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Home -> Jerome K. Jerome -> Idle Thoughts of an Idle Fellow -> On Being Shy

Idle Thoughts of an Idle Fellow - On Being Shy

1. Preface

2. On Being Idle

3. On Being in Love

4. On Being in the Blues

5. On Being Hard Up

6. On Vanity and Vanities

7. On Getting on in the World

8. On the Weather

9. On Cats and Dogs

10. On Being Shy

11. On Babies

12. On Eating and Drinking

13. On Furnished Apartments

14. On Dress and Deportment

15. On Memory


All great literary men are shy. I am myself, though I am told it is
hardly noticeable.

I am glad it is not. It used to be extremely prominent at one time,
and was the cause of much misery to myself and discomfort to every one
about me--my lady friends especially complained most bitterly about

A shy man's lot is not a happy one. The men dislike him, the women
despise him, and he dislikes and despises himself. Use brings him no
relief, and there is no cure for him except time; though I once came
across a delicious recipe for overcoming the misfortune. It appeared
among the "answers to correspondents" in a small weekly journal and
ran as follows--I have never forgotten it: "Adopt an easy and
pleasing manner, especially toward ladies."

Poor wretch! I can imagine the grin with which he must have read that
advice. "Adopt an easy and pleasing manner, especially toward
ladies," forsooth! Don't you adopt anything of the kind, my dear
young shy friend. Your attempt to put on any other disposition than
your own will infallibly result in your becoming ridiculously gushing
and offensively familiar. Be your own natural self, and then you will
only be thought to be surly and stupid.

The shy man does have some slight revenge upon society for the torture
it inflicts upon him. He is able, to a certain extent, to communicate
his misery. He frightens other people as much as they frighten him.
He acts like a damper upon the whole room, and the most jovial spirits
become in his presence depressed and nervous.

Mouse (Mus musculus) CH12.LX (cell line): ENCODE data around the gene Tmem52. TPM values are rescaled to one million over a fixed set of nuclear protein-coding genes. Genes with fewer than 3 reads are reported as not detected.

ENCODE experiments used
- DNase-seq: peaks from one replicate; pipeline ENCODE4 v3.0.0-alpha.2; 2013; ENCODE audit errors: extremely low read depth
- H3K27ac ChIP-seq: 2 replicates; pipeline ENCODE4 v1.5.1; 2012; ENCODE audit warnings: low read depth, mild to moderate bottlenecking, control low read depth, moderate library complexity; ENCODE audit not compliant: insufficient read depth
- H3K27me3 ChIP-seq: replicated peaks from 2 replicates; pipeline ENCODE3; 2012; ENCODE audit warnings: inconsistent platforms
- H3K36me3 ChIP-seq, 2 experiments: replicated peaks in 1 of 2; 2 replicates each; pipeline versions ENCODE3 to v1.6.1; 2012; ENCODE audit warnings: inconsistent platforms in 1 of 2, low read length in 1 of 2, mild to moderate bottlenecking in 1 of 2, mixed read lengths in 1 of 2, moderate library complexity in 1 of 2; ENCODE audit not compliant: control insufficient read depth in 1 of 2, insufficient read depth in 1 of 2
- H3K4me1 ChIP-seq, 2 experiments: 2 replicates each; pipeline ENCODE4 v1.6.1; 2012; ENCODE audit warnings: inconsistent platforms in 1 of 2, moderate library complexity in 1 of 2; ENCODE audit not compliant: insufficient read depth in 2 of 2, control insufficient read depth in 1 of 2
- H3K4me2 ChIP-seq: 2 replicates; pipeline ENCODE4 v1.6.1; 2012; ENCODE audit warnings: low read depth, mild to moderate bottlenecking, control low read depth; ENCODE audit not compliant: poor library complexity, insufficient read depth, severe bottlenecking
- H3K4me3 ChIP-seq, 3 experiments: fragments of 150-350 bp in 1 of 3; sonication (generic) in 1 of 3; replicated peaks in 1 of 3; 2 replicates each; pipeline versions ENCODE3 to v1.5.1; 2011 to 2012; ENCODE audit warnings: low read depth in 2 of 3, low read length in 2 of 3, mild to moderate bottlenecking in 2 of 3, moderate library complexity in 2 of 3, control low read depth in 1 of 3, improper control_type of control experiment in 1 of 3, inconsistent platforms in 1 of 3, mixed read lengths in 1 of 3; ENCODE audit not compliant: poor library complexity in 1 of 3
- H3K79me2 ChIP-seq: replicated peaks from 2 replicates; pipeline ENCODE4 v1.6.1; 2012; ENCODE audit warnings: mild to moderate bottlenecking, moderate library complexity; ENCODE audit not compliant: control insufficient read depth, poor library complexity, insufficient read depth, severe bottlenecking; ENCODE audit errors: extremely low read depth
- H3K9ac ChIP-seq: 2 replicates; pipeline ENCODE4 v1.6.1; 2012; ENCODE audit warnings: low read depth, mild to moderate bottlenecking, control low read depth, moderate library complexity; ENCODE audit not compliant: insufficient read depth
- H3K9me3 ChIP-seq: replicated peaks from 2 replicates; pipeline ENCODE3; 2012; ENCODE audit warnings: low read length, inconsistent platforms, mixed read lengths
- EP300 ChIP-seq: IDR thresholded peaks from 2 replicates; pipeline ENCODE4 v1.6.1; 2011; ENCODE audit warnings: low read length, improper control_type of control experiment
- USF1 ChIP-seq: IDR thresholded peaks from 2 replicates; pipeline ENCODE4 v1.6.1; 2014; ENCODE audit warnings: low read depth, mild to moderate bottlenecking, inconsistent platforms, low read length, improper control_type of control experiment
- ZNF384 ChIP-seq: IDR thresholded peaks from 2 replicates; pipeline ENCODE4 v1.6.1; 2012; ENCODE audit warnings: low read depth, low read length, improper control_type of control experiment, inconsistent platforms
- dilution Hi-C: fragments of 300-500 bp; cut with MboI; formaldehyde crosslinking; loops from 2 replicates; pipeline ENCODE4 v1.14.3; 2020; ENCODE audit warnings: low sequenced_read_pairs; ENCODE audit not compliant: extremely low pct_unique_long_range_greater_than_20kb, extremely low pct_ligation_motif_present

This is a good deal brought about by misunderstanding. Many people
mistake the shy man's timidity for overbearing arrogance and are awed
and insulted by it. His awkwardness is resented as insolent
carelessness, and when, terror-stricken at the first word addressed to
him, the blood rushes to his head and the power of speech completely
fails him, he is regarded as an awful example of the evil effects of
giving way to passion.

But, indeed, to be misunderstood is the shy man's fate on every
occasion; and whatever impression he endeavors to create, he is sure
to convey its opposite. When he makes a joke, it is looked upon as a
pretended relation of fact and his want of veracity much condemned.
His sarcasm is accepted as his literal opinion and gains for him the
reputation of being an ass, while if, on the other hand, wishing to
ingratiate himself, he ventures upon a little bit of flattery, it is
taken for satire and he is hated ever afterward.

These and the rest of a shy man's troubles are always very amusing to
other people, and have afforded material for comic writing from time
immemorial. But if we look a little deeper we shall find there is a
pathetic, one might almost say a tragic, side to the picture. A shy
man means a lonely man--a man cut off from all companionship, all